Posted by Ian Mantgani on 16th October, 2012
Tim Burton’s big-budget stop-motion remake of his 1984 live-action short Frankenweenie is not quite a return to form, but it’s an approach back to form: the best film he has made in a decade. Telling the story of a young boy who sees his dog die in a car accident and decides to reanimate him, the film adapts the original’s tale of a suburban mob not being able to tolerate a living-dead dog into a sprawling comic-action adventure of all the neighbourhood kids digging up their pets and seeing them become weird, rampaging zombies.
The expertly handmade quality of Frankenweenie ’12 gives it a joy of filmmaking not seen in CGI disappointments like Charlie and the Chocolate Factory and Alice and Wonderland. The action moves with a frenetic zip, happily energetic if not quite exciting. There are balletic moments that genuinely affect – I liked the nefarious land-hopping sea-monkeys that seem like a reference to Gremlins, especially when one is bound in then unspooled from bandages, landing in a coffin, in turn a reference to The Mummy. Generally, though, the beats are rushed. I would have liked more time spent grieving on the dog before the science-fiction kicks in, but Frankenweenie is in a hurry to create idiomatic ideas of its characters and moments rather than get real emotion from them – ironic, when the horror-lore-pastiche puppets of The Nightmare Before Christmas seemed so much like real, fleshed-out characters.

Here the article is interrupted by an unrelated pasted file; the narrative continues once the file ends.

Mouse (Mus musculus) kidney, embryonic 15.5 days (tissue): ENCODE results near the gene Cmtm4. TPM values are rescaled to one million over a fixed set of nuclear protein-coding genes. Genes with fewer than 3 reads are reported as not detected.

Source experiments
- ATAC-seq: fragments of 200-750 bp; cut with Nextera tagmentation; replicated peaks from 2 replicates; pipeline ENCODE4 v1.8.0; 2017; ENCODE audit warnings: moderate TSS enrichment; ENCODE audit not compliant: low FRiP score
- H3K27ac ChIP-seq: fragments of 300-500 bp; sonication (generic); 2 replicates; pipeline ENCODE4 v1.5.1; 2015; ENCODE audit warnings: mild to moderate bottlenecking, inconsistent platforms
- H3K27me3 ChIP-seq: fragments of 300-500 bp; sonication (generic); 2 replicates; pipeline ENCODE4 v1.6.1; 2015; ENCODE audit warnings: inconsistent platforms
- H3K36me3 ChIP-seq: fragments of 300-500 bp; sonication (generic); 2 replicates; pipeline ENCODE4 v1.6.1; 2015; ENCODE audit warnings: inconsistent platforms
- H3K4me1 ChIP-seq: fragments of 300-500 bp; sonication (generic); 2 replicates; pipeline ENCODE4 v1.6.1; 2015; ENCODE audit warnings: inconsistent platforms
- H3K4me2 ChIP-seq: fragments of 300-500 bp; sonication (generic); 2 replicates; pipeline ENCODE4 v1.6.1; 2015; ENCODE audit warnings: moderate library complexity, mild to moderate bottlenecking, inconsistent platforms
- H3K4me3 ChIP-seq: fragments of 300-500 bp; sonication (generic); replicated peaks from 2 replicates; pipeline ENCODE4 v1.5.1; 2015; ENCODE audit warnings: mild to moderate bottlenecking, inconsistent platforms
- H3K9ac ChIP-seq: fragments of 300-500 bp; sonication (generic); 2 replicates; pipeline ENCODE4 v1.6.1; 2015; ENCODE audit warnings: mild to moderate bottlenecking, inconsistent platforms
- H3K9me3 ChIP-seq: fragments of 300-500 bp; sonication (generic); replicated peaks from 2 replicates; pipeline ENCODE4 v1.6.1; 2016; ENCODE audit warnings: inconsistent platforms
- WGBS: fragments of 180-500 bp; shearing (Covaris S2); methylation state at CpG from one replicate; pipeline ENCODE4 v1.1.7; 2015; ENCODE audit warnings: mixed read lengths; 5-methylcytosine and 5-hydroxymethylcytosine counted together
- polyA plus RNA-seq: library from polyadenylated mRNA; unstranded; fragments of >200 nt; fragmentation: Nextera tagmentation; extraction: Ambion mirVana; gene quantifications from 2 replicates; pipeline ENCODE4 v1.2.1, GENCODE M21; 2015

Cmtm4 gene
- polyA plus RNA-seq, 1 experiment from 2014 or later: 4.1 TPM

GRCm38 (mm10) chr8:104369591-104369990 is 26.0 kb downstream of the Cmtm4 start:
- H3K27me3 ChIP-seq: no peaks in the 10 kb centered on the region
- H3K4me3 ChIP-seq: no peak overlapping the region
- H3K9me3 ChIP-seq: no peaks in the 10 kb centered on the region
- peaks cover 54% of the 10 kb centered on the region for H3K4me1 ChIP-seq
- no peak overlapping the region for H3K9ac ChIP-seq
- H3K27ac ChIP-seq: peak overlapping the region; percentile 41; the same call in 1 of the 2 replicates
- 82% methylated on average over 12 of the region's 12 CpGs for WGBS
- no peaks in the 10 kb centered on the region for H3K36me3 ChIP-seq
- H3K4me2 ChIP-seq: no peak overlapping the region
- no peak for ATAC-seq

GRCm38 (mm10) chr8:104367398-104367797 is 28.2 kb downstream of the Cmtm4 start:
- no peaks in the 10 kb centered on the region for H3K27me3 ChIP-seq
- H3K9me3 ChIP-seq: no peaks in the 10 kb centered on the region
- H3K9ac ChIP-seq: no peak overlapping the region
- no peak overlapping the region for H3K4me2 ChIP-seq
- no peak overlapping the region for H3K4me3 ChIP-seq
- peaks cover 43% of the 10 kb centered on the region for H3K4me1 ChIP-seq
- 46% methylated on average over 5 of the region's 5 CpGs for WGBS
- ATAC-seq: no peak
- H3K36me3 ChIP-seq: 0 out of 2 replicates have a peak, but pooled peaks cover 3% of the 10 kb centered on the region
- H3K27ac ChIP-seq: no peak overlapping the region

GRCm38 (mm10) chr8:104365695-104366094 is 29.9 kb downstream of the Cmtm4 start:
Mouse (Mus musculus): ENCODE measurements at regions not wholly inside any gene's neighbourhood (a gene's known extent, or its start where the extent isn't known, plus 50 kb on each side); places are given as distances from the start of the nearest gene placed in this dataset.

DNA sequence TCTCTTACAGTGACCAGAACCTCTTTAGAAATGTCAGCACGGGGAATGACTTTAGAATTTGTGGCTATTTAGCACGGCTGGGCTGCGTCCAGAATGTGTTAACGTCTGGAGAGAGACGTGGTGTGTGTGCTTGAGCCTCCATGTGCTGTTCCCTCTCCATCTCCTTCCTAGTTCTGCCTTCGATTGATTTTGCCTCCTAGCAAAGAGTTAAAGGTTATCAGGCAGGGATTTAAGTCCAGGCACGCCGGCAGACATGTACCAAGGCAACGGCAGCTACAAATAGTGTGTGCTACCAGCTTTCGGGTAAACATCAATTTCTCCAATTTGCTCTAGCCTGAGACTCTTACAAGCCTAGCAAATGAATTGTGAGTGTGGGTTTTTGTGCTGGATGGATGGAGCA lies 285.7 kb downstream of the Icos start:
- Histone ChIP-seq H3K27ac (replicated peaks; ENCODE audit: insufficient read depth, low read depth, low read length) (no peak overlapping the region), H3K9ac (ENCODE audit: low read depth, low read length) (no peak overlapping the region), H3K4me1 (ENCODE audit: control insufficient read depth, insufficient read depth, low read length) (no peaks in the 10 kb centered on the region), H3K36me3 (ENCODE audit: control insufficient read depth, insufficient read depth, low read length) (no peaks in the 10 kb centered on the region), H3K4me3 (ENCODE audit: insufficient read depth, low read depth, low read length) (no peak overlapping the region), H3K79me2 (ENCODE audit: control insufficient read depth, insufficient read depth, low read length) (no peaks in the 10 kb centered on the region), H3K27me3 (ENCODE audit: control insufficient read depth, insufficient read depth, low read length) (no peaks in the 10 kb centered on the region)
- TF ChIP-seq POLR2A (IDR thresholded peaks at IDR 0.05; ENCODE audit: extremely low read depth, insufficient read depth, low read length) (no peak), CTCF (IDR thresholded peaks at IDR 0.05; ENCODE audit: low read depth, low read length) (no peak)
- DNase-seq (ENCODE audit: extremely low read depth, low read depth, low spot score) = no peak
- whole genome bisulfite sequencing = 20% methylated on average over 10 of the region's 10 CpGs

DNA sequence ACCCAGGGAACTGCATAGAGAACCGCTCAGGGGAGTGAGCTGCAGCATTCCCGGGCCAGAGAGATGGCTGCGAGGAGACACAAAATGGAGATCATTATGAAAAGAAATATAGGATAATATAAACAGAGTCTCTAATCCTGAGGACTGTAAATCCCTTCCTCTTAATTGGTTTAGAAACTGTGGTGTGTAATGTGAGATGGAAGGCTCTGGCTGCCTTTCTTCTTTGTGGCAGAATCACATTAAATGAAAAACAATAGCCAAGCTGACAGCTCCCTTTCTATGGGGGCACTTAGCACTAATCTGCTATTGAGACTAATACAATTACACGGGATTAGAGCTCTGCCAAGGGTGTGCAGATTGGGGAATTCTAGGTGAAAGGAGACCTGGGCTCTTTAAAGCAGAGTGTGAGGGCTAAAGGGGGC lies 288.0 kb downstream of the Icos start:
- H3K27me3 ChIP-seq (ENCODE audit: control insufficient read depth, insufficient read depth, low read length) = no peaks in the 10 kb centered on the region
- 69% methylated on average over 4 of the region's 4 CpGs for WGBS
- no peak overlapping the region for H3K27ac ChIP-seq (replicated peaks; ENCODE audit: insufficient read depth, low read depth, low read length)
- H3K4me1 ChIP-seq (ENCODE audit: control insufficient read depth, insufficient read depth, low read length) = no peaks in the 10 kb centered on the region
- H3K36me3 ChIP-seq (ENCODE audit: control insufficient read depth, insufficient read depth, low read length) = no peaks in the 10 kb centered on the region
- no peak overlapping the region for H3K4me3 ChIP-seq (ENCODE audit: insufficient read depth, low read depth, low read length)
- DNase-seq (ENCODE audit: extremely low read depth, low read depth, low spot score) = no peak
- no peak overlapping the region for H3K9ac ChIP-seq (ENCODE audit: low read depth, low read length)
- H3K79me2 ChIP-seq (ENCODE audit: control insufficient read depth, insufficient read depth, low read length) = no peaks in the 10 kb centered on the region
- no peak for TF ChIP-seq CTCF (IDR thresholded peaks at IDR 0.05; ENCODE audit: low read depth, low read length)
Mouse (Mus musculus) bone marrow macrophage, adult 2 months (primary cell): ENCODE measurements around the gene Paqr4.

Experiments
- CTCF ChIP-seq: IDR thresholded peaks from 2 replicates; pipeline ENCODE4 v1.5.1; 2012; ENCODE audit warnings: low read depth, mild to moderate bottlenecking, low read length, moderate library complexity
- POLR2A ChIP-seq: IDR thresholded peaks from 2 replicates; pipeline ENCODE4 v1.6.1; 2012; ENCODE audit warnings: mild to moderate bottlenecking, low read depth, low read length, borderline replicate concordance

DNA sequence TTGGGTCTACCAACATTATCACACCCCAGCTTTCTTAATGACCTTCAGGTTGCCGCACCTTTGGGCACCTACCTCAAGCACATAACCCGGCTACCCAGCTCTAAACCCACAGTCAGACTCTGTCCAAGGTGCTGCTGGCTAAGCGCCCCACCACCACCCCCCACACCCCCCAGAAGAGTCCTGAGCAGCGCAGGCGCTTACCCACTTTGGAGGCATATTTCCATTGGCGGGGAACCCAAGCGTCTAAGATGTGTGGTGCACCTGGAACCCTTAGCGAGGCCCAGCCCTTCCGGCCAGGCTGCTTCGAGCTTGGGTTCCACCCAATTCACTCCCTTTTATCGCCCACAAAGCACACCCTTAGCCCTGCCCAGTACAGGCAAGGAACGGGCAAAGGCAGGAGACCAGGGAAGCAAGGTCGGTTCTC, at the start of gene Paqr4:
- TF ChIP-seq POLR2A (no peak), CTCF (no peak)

As much as Burton seems ready to step away from the CGI cocoon in which he has holed himself, he’s still in his own little world. Not only remaking his own film, this picture, despite a main character called Victor Frankenstein, is less a tribute to classic monster movies than to Burton’s own work, with location references to Edward Scissorhands, a creature that references Batman, the magical music of genius Danny Elfman and vocal performances from familiar cast members like Winona Ryder, Catherine O’Hara, Martin Landau and Martin Short. There are awkward signs that Burton doesn’t have any sense what time he’s in: Characters make references to Pluto no longer being listed as a planet and the possibility of computer simulations of science experiments, and yet they dress like they’re in the 50s and use Super 8 cameras instead of cameraphones. Not to mention the Japanese kid who talks rike-oo riss-u, and whose zombie pet, inevitably, becomes a Godzilla figure.
The cinematography revels in lovely black-and-white (although the digital projection at Odeon Leicester Square kept turning it red), and the native 3D shows distinctive planes of action, though not to any great effect except in the spectacular windmill climax, where every inch of depth is used to illustrate the violent entanglements of Victor versus the creatures. Overall Frankenweenie is fun, but its pleasures are so based on authorial redemption and its rhythm and world are so confused, I have no idea if kids will know what the hell to make of it.